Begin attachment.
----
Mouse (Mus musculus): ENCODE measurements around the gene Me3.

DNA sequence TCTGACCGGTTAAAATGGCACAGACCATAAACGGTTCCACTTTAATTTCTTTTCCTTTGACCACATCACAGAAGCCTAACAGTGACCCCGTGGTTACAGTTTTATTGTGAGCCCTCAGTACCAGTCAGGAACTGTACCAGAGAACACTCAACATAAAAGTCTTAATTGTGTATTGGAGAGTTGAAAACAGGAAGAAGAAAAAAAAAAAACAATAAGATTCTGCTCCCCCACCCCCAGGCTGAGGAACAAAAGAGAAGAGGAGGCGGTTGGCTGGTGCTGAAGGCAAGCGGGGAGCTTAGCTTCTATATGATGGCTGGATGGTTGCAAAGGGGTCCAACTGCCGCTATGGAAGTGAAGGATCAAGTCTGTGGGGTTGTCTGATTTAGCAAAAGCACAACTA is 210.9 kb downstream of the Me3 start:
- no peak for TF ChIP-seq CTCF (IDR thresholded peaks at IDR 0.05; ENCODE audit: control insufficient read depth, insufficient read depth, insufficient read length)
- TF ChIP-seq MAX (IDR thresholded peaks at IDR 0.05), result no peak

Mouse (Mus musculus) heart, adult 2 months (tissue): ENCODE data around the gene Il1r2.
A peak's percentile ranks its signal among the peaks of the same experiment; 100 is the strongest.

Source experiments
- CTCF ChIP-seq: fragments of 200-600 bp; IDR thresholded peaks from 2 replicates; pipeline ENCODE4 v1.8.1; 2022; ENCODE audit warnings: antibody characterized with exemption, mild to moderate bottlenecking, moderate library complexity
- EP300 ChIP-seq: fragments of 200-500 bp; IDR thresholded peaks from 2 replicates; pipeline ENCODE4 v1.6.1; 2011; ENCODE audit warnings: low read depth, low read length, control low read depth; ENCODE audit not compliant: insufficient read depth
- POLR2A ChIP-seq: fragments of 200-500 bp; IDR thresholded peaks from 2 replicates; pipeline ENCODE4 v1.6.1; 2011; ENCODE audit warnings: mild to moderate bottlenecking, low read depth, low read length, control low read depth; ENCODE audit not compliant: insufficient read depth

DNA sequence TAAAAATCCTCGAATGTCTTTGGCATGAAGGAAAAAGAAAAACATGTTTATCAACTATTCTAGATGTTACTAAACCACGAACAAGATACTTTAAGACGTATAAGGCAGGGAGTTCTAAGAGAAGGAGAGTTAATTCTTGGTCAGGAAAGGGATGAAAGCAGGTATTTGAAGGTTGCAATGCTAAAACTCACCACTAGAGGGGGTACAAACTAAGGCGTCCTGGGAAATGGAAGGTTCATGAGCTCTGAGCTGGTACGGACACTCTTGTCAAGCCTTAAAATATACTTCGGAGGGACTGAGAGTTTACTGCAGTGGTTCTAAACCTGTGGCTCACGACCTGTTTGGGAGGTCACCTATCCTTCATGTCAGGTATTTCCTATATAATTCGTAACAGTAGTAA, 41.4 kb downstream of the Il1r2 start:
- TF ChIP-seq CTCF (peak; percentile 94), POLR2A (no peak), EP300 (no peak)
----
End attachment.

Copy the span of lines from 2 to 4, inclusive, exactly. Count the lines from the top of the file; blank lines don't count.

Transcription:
DNA sequence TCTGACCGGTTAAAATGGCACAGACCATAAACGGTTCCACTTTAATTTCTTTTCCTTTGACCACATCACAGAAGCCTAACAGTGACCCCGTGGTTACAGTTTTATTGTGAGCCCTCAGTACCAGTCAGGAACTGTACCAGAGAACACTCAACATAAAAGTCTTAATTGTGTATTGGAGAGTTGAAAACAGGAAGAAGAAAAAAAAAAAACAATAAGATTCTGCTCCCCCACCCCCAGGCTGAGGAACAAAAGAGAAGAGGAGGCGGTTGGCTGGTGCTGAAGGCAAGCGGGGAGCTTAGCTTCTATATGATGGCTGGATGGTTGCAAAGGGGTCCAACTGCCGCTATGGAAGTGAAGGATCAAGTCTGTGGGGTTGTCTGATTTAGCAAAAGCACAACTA is 210.9 kb downstream of the Me3 start:
- no peak for TF ChIP-seq CTCF (IDR thresholded peaks at IDR 0.05; ENCODE audit: control insufficient read depth, insufficient read depth, insufficient read length)
- TF ChIP-seq MAX (IDR thresholded peaks at IDR 0.05), result no peak